Will Berlusconi make a comeback? The longtime leader and media magnate pioneered the mixture of entertainment and politics that helped Donald Trump win the U.S. presidency. But he was written off as politically dead after he was forced from office in 2011, amid the economic crisis and scandals involving graft and “bunga-bunga” sex parties. (Berlusconi called them “elegant dinners.”) Tax fraud convictions bar him from office for another year. Yet he is a likely kingmaker in post-election dealmaking.
The fate of Italy’s economy. Italy’s economy grew a modest 1.5 percent last year, a major improvement over the crisis years but far from enough to make most voters feel the benefits. Youth unemployment is stuck at a stubborn 35 percent, and overall unemployment is higher than the European average, so many voters are fed up. But the parties leading the polls haven’t offered plans that add up, according to most mainstream economists. Berlusconi’s center-right coalition is promising $1,220 a month to every adult Italian as a universal basic income, for example, without fully explaining how he would pay for it.
Is Italy governable? Italy sometimes seems to churn through leaders faster than it can come up with new ones. So political instability is nothing new. But with the advent of the Five Star Movement, Italian politics now appears tripolar — and it’s not clear that voters will lean heavily enough for anyone to come up with a workable majority. Even if Italy heads to the polls again in the near future, there’s no reason to believe the dynamics would change.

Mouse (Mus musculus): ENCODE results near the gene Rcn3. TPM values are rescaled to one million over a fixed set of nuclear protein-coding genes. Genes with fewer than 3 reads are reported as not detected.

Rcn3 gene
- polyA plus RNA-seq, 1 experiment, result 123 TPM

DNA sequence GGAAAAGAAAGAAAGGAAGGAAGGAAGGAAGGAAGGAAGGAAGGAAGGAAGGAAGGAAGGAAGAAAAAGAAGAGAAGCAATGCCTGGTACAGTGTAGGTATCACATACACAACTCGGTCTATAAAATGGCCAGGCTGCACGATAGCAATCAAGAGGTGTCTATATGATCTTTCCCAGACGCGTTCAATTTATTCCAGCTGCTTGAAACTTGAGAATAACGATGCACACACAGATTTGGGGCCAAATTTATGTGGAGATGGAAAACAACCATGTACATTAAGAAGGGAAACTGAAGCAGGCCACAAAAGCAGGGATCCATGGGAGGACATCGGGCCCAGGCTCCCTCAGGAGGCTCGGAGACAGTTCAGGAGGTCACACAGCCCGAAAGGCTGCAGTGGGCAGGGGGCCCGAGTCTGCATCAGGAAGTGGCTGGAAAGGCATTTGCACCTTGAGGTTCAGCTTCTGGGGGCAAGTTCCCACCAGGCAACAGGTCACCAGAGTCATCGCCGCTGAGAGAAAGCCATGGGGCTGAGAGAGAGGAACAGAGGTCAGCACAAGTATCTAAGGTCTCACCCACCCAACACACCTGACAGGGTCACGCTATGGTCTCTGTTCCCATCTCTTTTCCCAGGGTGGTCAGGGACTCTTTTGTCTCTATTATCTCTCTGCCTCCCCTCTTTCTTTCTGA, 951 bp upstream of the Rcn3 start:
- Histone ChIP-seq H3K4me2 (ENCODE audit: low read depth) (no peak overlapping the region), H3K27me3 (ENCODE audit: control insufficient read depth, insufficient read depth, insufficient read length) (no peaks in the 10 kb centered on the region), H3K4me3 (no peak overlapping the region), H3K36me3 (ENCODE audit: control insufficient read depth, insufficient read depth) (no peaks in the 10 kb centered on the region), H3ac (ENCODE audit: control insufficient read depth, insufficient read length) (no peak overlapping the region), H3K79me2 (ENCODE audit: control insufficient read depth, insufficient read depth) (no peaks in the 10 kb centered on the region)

A right-wing heartthrob. Far-right Northern League leader Matteo Salvini has a pierced ear and a genial, everyman style. In a political landscape starved of charismatic leaders, he is one of the most gifted. There’s even an outside chance his party will garner more votes than Berlusconi’s, which could put him on top as a candidate for prime minister. If that happens, he would be the first far-right populist to lead a Western European nation since 1945. He’s even more committed than Berlusconi to kicking out migrants. After a former Northern League candidate attacked migrants in Macerata last month, Salvini briefly condemned the violence — then changed the subject to the problems he says migrants bring to Italian society.
The collapse of the left. The ruling center-left Democratic Party dominated elections for European Parliament in 2014, but its support has collapsed nearly by half, to 23 percent. Former prime minister Matteo Renzi was beloved by elites but disliked by ordinary Italians for what was seen as an aloof, entitled style. A left-wing faction broke off. Then the right-wing parties and populists took over the worker-friendly policies that were typically the domain of the left, such as lowering the retirement age and offering guaranteed incomes. There’s little expectation Renzi and his allies will have a role in the future government unless it is as a junior partner to Berlusconi.